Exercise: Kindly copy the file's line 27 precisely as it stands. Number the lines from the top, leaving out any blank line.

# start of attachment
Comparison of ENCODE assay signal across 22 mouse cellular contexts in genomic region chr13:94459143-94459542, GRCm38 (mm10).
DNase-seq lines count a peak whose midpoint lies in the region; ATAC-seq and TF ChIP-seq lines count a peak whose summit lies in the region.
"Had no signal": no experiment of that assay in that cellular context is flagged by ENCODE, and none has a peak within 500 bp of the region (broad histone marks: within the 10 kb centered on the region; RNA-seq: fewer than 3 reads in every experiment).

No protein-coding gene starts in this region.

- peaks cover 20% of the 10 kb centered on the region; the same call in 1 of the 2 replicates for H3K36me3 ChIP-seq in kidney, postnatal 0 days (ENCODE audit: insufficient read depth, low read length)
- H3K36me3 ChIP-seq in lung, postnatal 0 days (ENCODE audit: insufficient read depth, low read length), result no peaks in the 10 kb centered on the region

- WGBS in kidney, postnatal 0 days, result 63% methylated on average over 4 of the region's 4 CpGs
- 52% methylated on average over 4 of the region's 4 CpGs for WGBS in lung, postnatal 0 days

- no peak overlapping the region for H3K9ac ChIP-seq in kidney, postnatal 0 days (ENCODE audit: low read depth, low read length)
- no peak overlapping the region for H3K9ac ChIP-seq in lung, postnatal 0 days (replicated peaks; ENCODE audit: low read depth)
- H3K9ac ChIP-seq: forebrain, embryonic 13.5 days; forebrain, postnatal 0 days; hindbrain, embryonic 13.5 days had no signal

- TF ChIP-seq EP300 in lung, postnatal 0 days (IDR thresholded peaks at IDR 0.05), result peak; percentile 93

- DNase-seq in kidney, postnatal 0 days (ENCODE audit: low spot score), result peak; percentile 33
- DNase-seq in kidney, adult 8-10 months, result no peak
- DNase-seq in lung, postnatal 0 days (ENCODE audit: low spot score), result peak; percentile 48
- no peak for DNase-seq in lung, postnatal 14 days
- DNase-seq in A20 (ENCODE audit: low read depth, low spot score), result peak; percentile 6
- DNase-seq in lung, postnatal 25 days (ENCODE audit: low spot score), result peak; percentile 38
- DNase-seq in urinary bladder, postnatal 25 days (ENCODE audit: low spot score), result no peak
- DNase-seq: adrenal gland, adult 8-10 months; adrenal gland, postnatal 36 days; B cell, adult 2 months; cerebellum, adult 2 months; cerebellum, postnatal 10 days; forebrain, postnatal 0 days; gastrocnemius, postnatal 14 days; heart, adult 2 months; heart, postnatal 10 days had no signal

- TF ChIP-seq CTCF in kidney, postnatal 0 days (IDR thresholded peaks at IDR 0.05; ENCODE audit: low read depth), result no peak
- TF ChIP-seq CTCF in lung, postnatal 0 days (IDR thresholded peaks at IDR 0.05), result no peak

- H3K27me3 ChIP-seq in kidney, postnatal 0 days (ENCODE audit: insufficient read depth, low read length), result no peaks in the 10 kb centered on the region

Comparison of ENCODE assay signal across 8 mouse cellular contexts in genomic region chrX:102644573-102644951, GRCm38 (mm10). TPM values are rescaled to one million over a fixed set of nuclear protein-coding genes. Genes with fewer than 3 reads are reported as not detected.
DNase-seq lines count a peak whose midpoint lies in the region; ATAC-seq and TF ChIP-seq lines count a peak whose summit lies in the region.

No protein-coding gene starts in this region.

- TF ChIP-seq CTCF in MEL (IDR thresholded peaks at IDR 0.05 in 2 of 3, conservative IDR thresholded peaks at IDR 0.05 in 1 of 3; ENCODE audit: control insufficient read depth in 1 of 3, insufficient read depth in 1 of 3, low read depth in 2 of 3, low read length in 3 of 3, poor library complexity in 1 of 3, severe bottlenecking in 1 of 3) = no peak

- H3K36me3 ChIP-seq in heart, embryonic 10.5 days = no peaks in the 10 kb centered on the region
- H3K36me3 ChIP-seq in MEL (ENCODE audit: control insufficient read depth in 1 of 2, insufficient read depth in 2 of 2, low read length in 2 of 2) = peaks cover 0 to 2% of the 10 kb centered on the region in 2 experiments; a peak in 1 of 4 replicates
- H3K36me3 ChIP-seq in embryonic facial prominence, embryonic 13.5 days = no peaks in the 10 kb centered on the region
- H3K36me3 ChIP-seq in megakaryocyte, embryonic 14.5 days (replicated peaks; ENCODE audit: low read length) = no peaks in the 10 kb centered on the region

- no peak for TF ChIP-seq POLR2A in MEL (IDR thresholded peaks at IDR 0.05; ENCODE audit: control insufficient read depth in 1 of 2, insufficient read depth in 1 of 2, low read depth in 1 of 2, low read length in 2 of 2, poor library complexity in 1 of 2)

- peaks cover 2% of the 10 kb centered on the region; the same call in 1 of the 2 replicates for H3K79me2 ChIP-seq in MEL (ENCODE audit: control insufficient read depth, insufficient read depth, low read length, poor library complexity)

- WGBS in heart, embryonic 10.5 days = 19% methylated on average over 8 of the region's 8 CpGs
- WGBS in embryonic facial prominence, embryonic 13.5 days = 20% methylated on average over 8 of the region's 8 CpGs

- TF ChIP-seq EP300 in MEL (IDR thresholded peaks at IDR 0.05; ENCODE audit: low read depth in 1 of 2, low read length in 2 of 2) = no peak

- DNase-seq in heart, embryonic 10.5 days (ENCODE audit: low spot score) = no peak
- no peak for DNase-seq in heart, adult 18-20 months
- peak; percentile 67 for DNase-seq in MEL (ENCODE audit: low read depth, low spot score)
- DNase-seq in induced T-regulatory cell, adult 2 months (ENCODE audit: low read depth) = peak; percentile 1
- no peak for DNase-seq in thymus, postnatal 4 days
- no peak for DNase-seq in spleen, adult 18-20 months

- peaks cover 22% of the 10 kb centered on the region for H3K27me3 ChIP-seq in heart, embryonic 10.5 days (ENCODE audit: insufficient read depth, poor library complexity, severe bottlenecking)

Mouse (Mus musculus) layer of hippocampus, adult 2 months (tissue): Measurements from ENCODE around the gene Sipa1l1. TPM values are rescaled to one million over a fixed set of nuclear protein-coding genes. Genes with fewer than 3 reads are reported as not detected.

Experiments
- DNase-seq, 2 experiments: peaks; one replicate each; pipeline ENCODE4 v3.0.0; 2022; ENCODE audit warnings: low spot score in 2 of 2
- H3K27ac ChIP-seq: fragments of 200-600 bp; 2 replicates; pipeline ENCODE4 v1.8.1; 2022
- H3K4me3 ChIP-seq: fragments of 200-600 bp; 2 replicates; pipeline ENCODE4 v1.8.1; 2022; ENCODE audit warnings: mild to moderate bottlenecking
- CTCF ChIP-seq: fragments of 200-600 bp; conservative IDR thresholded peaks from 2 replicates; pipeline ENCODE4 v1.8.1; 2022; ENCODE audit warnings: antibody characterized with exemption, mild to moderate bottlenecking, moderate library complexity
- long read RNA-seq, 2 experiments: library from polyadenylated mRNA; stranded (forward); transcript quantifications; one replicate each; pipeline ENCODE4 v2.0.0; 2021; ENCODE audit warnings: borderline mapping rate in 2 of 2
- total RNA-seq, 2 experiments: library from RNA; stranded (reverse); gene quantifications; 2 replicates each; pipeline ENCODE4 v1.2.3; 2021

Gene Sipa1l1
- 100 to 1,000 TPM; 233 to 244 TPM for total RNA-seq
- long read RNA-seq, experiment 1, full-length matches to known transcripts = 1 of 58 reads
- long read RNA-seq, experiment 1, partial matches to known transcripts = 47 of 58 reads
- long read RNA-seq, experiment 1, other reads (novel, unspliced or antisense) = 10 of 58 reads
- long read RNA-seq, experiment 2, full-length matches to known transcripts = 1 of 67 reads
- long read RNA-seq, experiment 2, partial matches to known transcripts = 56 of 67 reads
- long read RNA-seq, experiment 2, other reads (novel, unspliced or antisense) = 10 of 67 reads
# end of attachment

- TF ChIP-seq CTCF in MEL (IDR thresholded peaks at IDR 0.05 in 2 of 3, conservative IDR thresholded peaks at IDR 0.05 in 1 of 3; ENCODE audit: control insufficient read depth in 1 of 3, insufficient read depth in 1 of 3, low read depth in 2 of 3, low read length in 3 of 3, poor library complexity in 1 of 3, severe bottlenecking in 1 of 3) = no peak